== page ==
The 10 Things Dems Say Prove Trump Acted Corruptly In Ukraine Scheme

President Donald Trump and Ukrainian President Volodymyr Zelensky meet in New York on September 25, 2019 on the sidelines of the United Nations General Assembly. (Photo by SAUL LOEB/AFP via Getty Images)
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January 23, 2020 6:39 p.m.
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Sure, the bogus investigations that President Donald Trump wanted Ukraine to launch into Joe Biden and the 2016 election were conspiratorial garbage. But beyond that, House impeachment manager Adam Schiff (D-CA) argued Thursday, there are 10 clear reasons that the push for the investigations was corrupt on its face.

On the Senate floor, Schiff brought up an exhibit listing them in neat sentences:

Here’s how he argued the case:

1. President Trump Cared Only About The Announcement Of Investigations

Several witnesses said, and records show, that Trump’s envoys who were pushing Ukraine for investigations cared more about the announcement of those probes. Schiff pointed to the testimony of EU Ambassador Gordon Sondland that “the only thing I heard from Mr. Giuliani or otherwise was that they had to be announced in some form” — not that they had to actually start or be completed.

Schiff also pointed to a recently revealed note from Giuliani associate Lev Parnas: “Get [Ukrainian President Volodymyr] Zelensky to announce that the Biden case will be investigated.”

2. President Trump Cared Only About “Big Stuff”: Investigating Biden

Schiff pointed to the testimony of diplomat David Holmes, who overheard a call between Sondland and Trump the day after Trump personally pressured Zelensky to investigate the Bidens. Holmes testified that he overheard Trump ask Sondland if Zelensky was “going to do the investigation?”

In a conversation after the call, Holmes testified that Sondland told him, “the President only cares about ‘big stuff,'” such as “the Biden investigation that Mr. Giuliani was pushing.” Trump subsequently called publicly for a Biden investigation, Schiff noted.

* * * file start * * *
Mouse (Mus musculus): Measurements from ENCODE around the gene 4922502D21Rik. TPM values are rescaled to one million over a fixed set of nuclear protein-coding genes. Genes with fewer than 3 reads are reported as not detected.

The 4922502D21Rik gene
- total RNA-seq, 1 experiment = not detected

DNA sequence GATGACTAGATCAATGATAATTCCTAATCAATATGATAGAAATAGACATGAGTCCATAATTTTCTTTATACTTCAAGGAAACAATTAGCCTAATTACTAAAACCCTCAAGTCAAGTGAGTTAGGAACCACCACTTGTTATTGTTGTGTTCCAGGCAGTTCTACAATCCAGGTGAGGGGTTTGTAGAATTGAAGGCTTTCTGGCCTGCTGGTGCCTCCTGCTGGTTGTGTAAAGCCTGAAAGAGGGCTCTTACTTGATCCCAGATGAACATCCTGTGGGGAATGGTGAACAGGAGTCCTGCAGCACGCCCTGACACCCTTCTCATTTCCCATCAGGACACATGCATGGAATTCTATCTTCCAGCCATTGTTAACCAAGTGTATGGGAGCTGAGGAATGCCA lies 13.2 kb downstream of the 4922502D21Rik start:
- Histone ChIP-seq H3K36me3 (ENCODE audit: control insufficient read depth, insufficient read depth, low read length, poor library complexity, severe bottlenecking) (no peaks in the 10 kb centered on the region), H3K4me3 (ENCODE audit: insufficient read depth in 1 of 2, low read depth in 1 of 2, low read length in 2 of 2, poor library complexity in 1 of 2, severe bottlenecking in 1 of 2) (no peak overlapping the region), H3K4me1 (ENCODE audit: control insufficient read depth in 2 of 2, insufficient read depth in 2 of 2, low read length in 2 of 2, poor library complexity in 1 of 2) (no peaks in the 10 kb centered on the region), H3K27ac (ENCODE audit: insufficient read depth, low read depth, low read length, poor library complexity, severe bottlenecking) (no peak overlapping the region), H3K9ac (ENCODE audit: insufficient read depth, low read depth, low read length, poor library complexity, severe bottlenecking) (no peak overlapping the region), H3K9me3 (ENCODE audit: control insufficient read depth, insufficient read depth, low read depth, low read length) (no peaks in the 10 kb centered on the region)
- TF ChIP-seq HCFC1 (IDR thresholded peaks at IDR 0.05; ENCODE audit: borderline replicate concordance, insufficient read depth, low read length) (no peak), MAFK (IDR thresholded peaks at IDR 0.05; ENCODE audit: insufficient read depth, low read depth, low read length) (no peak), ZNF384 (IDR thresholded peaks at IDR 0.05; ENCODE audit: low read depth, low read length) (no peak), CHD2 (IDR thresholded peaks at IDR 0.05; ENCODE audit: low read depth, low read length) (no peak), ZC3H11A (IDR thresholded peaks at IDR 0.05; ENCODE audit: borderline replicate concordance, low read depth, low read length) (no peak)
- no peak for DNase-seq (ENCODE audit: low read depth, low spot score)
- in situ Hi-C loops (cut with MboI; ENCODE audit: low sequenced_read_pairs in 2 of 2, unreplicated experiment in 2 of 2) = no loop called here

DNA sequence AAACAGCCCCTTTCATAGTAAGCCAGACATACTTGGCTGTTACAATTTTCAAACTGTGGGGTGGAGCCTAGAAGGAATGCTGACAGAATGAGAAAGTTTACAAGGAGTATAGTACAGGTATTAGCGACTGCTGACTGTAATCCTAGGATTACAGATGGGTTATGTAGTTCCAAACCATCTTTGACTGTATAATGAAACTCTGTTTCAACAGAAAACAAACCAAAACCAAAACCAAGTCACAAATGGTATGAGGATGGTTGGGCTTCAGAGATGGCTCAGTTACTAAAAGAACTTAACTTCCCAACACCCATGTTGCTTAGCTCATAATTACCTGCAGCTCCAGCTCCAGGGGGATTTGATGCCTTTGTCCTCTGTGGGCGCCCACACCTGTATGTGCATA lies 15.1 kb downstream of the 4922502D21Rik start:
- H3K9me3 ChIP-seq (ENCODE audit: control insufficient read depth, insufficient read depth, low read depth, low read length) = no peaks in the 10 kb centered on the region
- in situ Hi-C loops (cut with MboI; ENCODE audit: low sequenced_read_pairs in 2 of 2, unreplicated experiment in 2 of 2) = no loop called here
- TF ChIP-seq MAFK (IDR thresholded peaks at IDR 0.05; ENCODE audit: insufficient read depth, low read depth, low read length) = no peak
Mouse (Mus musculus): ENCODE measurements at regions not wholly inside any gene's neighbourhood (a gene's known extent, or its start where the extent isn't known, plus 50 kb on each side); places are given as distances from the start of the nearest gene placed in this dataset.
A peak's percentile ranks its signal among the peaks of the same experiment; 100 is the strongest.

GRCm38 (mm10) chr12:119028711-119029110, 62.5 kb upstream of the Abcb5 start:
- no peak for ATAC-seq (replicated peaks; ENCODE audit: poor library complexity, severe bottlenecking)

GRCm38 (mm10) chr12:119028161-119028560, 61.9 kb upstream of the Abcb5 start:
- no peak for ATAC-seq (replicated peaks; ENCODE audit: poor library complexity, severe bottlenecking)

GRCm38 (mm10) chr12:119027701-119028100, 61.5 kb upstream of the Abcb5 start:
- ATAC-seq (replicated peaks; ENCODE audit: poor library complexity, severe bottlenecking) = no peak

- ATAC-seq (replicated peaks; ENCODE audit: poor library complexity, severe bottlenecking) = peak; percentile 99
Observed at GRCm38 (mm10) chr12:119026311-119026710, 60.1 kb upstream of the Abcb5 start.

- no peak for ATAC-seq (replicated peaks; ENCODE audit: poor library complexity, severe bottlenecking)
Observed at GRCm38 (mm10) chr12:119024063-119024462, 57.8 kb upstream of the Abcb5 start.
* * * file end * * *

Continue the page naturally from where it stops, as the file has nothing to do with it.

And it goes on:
3. President Trump Used His Personal Attorney: This Isn’t “Foreign Policy”

Rudy Giuliani has repeatedly confirmed this point himself, Schiff said. In a letter to the Ukrainian president, Giuliani told Zelensky, “I am private counsel to Donald J. Trump. Just to be precise, I represent him as a private citizen, not as President of the United States.” Giuliani also told The New York Times in May last year that the fruits of his investigative work in Ukraine could be “very, very helpful to my client.”

4. The Bogus Investigations Were Never Part Of Official U.S. Policy

Multiple national security officials either testified that Trump’s push for investigations on the phone with Zelensky wasn’t part of Trump’s prepared talking points for the call — or that they expressed concern after the call about Trump’s push. Trump wasn’t bound to use official talking points, Schiff said, but “if it was U.S. policy, it probably would have been in the talking points and briefing materials.” What’s more, Schiff argued, the push for investigations undermined the existing U.S. policy in the region — one of support for Ukraine in order to push back against Russia, and of support for legitimate anti-corruption efforts within Ukraine.

5. The Bogus Investigations Were Outside Official Channels

After the call record showed that Trump brought up Attorney General Bill Barr during his July call with Zelensnky, the Justice Department quickly distanced itself the Ukraine pressure campaign, Schiff said.

“If these legitimate investigations that were in the national interest, why was Bill Barr’s Justice Department so quick to divorce themselves from it?” he said. “The simple answer is that, as we see so clearly, they were against U.S. official policy and our national security. The Justice Department wanted nothing to do with it. And by asking for these investigations, the President was abusing his power.”